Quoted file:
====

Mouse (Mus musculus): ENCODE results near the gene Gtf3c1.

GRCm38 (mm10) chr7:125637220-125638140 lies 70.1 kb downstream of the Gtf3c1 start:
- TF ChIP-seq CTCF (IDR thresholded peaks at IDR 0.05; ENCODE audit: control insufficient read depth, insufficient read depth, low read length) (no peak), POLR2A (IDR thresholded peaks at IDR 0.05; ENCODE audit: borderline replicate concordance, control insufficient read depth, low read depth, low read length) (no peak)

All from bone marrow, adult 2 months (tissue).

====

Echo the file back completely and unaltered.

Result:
Mouse (Mus musculus): ENCODE results near the gene Gtf3c1.

GRCm38 (mm10) chr7:125637220-125638140 lies 70.1 kb downstream of the Gtf3c1 start:
- TF ChIP-seq CTCF (IDR thresholded peaks at IDR 0.05; ENCODE audit: control insufficient read depth, insufficient read depth, low read length) (no peak), POLR2A (IDR thresholded peaks at IDR 0.05; ENCODE audit: borderline replicate concordance, control insufficient read depth, low read depth, low read length) (no peak)

All from bone marrow, adult 2 months (tissue).